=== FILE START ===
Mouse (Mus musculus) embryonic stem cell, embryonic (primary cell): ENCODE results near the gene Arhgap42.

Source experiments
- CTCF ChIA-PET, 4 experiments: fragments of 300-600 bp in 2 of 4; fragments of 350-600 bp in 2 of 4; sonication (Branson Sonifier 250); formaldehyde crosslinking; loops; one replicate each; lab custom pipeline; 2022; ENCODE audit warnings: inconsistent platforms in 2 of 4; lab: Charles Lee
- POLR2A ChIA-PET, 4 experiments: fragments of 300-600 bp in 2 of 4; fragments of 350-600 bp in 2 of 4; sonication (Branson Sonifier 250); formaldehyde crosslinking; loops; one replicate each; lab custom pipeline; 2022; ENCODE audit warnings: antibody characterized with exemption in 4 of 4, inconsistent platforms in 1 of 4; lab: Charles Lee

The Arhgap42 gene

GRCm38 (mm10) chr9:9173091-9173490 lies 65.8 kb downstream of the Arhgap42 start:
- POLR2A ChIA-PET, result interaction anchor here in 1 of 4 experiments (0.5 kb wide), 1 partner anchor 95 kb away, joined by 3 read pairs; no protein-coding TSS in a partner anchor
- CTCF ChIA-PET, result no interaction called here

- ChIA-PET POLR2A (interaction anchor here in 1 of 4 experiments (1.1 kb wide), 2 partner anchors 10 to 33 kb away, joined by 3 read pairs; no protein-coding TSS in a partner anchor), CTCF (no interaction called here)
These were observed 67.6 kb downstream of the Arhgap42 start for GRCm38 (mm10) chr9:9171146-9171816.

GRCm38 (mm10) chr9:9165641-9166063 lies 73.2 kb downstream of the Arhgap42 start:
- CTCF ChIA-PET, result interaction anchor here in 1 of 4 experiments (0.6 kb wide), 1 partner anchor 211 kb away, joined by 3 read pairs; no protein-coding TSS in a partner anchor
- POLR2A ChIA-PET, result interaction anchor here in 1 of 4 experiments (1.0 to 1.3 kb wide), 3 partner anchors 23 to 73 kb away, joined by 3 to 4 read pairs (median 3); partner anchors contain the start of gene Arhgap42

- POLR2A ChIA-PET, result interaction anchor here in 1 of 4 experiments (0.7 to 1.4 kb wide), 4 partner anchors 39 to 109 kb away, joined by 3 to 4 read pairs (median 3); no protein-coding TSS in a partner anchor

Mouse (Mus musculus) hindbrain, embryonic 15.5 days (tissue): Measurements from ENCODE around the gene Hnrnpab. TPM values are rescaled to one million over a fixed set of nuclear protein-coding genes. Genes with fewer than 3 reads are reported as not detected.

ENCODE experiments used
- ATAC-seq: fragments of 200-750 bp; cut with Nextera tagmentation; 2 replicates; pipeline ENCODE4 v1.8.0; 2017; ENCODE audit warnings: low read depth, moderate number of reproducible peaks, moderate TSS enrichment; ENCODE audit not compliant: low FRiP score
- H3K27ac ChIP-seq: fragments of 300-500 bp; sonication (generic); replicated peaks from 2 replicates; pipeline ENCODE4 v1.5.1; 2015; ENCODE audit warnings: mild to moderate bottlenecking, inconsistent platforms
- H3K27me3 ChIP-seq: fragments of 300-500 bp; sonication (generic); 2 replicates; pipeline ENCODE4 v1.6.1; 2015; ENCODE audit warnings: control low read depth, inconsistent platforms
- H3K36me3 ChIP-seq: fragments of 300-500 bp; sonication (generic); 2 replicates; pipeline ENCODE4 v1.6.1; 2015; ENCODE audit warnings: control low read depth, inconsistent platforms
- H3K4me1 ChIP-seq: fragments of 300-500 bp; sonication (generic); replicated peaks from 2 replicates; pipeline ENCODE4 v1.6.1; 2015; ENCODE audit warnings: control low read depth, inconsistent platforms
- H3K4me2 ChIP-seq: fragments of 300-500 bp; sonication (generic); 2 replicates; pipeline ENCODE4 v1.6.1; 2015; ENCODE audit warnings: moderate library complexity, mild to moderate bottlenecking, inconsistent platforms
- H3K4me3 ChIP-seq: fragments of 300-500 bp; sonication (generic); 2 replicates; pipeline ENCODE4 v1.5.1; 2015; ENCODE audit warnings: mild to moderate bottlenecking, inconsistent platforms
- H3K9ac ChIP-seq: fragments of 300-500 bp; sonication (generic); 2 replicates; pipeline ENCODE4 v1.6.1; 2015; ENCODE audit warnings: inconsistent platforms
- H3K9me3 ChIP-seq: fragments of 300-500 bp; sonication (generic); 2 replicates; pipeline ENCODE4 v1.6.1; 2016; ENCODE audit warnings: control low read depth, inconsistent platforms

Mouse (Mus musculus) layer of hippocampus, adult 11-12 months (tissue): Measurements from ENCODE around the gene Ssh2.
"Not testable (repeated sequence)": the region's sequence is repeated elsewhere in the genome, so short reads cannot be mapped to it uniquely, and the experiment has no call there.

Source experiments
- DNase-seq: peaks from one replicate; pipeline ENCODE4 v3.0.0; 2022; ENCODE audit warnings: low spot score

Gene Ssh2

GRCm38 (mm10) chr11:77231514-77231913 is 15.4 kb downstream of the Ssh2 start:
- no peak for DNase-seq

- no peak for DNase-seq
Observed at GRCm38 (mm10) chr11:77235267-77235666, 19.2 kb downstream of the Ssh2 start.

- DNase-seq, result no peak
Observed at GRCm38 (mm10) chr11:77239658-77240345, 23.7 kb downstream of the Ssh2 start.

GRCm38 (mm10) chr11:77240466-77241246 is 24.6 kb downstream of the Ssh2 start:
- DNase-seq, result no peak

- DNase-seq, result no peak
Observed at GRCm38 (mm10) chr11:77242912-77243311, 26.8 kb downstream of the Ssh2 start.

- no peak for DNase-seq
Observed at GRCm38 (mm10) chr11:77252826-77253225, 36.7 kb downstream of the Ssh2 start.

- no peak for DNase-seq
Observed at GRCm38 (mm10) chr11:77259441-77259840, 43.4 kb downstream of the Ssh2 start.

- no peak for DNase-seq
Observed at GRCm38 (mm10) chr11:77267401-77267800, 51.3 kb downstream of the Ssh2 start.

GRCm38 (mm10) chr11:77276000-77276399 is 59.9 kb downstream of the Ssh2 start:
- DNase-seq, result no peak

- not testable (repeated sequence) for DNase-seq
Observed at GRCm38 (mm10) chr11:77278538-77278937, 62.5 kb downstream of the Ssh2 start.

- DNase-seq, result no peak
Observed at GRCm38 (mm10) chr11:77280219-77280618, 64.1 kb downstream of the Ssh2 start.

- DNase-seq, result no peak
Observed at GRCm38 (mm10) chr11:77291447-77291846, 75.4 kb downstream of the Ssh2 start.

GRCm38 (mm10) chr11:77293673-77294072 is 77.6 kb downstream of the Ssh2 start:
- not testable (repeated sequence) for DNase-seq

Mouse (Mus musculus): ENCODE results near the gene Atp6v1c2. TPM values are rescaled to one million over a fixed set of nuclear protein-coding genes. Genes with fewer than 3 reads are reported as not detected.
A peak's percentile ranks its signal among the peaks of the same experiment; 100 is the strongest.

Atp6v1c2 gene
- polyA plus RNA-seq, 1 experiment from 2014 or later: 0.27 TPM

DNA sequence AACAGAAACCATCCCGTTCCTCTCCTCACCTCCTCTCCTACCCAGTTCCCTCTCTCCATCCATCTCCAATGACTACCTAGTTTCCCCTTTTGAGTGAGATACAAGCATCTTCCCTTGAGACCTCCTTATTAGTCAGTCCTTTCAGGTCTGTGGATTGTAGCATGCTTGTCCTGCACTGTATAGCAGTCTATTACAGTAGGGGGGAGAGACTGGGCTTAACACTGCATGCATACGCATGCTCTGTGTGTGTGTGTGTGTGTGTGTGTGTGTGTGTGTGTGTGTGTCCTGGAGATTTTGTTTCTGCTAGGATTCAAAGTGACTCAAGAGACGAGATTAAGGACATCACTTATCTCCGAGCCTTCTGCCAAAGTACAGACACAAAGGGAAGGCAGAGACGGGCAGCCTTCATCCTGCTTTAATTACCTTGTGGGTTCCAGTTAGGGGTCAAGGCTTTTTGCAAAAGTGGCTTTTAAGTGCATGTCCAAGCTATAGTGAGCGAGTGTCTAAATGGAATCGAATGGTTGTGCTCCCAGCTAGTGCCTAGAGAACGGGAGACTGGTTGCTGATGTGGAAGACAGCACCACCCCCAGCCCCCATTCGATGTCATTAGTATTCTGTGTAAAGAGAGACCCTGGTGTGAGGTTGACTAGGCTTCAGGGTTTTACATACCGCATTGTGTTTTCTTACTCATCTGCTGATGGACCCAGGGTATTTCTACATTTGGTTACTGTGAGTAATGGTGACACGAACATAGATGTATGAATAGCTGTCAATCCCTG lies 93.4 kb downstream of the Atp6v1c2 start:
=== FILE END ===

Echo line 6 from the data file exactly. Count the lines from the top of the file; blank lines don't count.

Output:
GRCm38 (mm10) chr9:9173091-9173490 lies 65.8 kb downstream of the Arhgap42 start: